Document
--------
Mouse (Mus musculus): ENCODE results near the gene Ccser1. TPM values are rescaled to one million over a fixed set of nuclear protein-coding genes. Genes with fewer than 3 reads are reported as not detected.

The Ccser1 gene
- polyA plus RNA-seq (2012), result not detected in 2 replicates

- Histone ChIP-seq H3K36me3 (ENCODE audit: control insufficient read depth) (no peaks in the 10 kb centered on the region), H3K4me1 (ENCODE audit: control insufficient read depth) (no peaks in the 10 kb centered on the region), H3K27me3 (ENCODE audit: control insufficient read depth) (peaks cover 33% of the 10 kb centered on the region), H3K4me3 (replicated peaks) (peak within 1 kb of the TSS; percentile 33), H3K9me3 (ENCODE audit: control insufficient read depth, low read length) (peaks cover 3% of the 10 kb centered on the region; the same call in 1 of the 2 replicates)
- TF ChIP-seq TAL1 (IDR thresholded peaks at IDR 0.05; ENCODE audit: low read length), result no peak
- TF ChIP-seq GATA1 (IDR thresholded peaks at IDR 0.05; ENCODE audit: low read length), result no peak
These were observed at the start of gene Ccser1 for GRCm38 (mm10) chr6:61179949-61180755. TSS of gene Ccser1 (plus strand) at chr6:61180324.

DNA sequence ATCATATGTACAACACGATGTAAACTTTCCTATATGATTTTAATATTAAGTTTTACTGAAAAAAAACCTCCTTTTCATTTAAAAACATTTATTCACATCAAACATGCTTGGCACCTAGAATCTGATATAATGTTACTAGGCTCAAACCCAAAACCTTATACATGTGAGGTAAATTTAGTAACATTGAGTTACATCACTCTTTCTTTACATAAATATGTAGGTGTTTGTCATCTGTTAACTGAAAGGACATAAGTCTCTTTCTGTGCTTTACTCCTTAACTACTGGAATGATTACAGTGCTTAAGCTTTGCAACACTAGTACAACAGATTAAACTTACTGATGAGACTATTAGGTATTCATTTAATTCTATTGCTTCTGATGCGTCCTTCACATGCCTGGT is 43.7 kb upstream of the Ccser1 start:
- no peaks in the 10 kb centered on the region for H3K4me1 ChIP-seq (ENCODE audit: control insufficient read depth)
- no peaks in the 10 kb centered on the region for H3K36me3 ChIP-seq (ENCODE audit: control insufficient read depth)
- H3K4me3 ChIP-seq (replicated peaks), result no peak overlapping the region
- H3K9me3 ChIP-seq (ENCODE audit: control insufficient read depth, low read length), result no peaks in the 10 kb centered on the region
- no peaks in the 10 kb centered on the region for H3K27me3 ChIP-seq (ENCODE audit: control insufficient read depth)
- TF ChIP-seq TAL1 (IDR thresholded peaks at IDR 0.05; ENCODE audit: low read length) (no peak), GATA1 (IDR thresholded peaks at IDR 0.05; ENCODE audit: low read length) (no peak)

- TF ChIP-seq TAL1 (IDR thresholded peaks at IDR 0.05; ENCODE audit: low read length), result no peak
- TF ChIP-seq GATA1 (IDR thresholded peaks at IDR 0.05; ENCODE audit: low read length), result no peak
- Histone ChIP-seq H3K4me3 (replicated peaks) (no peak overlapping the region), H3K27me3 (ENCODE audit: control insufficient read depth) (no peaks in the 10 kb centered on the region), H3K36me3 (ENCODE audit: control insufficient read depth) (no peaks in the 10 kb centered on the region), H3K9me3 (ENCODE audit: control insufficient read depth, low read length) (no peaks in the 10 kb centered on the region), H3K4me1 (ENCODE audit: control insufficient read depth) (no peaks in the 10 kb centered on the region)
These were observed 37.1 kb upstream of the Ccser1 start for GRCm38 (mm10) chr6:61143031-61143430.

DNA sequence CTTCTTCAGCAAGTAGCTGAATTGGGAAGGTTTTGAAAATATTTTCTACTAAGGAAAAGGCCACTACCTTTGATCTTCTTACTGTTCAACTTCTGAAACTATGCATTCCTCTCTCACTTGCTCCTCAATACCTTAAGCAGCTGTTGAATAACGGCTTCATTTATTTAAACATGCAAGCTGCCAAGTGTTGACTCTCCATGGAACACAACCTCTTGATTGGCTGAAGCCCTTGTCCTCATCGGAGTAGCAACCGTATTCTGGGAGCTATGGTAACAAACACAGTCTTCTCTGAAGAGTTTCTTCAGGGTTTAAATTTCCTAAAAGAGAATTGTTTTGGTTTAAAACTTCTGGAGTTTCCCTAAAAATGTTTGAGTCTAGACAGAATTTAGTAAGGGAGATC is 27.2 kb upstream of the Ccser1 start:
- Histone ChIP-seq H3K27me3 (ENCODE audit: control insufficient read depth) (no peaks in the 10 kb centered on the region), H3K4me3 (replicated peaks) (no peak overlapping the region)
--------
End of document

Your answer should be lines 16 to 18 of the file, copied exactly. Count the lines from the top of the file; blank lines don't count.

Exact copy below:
- TF ChIP-seq GATA1 (IDR thresholded peaks at IDR 0.05; ENCODE audit: low read length), result no peak
- Histone ChIP-seq H3K4me3 (replicated peaks) (no peak overlapping the region), H3K27me3 (ENCODE audit: control insufficient read depth) (no peaks in the 10 kb centered on the region), H3K36me3 (ENCODE audit: control insufficient read depth) (no peaks in the 10 kb centered on the region), H3K9me3 (ENCODE audit: control insufficient read depth, low read length) (no peaks in the 10 kb centered on the region), H3K4me1 (ENCODE audit: control insufficient read depth) (no peaks in the 10 kb centered on the region)
These were observed 37.1 kb upstream of the Ccser1 start for GRCm38 (mm10) chr6:61143031-61143430.